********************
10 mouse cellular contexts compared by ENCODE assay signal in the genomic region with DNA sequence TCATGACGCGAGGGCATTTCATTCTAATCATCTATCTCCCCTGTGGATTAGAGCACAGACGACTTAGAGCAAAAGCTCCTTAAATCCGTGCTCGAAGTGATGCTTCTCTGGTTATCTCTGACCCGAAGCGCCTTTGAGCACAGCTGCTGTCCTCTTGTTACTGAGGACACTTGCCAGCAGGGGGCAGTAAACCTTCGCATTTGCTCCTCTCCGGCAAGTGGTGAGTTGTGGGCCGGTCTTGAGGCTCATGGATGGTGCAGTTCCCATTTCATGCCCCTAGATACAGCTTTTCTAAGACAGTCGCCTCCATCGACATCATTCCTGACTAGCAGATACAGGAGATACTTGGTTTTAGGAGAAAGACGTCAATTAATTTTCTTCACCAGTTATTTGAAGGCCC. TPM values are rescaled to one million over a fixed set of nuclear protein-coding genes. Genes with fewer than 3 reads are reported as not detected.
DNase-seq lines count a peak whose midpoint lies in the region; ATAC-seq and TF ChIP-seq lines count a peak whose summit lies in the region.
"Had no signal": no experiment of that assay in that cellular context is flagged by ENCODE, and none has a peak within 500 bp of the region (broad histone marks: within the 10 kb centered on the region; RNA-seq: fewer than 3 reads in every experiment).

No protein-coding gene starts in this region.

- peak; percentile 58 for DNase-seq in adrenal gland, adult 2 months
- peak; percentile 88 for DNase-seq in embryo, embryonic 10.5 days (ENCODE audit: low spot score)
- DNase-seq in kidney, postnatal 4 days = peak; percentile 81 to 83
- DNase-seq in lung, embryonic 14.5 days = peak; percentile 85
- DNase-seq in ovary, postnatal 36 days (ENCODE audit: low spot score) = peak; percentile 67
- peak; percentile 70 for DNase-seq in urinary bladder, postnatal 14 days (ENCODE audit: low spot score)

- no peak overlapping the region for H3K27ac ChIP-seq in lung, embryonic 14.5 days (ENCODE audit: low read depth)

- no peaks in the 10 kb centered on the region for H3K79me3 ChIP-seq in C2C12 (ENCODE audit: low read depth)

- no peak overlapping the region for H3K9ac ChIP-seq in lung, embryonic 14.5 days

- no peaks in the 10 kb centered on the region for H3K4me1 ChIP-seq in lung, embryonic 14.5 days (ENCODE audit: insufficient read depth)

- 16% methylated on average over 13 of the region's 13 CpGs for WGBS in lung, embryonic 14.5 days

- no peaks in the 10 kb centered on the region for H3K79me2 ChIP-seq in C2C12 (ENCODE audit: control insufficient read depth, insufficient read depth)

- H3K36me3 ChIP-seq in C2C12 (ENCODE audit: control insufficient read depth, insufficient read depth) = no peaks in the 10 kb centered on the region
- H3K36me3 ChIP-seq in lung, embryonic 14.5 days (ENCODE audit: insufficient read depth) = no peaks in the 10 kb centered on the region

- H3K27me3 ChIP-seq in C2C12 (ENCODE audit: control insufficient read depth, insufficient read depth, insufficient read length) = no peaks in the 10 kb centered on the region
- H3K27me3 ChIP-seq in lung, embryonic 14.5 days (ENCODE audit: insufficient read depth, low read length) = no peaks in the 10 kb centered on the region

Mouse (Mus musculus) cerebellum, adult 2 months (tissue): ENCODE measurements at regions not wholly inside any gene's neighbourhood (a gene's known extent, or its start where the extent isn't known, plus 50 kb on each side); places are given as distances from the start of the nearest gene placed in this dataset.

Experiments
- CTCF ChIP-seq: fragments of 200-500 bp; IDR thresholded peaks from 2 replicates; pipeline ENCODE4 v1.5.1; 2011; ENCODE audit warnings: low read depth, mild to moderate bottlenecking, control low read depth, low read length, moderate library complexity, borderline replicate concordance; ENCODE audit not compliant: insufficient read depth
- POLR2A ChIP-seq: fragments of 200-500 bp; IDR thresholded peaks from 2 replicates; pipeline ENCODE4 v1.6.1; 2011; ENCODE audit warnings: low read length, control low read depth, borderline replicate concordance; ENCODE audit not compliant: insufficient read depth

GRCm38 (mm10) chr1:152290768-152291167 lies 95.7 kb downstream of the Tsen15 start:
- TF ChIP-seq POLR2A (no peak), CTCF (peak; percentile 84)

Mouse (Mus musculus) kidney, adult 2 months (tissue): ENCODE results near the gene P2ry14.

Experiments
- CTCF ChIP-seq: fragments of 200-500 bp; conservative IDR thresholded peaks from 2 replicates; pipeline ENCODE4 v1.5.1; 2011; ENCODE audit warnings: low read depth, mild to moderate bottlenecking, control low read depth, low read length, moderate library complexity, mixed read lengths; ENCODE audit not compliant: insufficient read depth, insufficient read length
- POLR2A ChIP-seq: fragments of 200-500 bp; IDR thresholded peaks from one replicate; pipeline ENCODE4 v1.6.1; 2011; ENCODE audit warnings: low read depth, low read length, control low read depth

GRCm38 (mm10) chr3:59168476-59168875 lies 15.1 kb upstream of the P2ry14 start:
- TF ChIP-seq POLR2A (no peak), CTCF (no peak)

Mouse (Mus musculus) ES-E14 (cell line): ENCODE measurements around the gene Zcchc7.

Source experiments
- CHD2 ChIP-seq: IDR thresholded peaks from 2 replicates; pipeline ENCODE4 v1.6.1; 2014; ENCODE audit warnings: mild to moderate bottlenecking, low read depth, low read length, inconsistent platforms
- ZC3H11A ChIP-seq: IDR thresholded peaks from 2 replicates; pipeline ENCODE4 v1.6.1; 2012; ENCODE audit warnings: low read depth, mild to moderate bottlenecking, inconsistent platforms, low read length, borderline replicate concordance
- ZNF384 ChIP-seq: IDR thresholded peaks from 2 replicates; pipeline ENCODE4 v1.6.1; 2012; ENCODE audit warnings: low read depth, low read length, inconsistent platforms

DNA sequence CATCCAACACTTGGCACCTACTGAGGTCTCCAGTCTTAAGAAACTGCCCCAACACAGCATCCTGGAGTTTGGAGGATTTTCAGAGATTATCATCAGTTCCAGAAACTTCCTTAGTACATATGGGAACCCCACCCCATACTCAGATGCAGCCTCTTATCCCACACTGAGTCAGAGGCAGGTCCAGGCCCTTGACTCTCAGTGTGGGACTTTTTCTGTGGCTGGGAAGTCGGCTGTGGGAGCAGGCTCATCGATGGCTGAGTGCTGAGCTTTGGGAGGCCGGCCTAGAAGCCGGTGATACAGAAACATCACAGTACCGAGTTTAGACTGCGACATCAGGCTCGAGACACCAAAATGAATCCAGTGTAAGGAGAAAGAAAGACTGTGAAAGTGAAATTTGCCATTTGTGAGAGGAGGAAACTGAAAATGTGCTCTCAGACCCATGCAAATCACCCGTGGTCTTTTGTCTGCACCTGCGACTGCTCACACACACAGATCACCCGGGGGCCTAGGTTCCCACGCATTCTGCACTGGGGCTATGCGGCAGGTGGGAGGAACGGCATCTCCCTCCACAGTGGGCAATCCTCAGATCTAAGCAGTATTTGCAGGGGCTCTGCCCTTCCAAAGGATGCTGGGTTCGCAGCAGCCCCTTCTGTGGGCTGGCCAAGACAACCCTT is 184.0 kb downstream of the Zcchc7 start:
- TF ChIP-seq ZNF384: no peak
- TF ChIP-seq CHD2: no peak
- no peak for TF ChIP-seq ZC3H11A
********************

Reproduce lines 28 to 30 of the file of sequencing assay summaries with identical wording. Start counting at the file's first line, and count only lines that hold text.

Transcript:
Experiments
- CTCF ChIP-seq: fragments of 200-500 bp; conservative IDR thresholded peaks from 2 replicates; pipeline ENCODE4 v1.5.1; 2011; ENCODE audit warnings: low read depth, mild to moderate bottlenecking, control low read depth, low read length, moderate library complexity, mixed read lengths; ENCODE audit not compliant: insufficient read depth, insufficient read length
- POLR2A ChIP-seq: fragments of 200-500 bp; IDR thresholded peaks from one replicate; pipeline ENCODE4 v1.6.1; 2011; ENCODE audit warnings: low read depth, low read length, control low read depth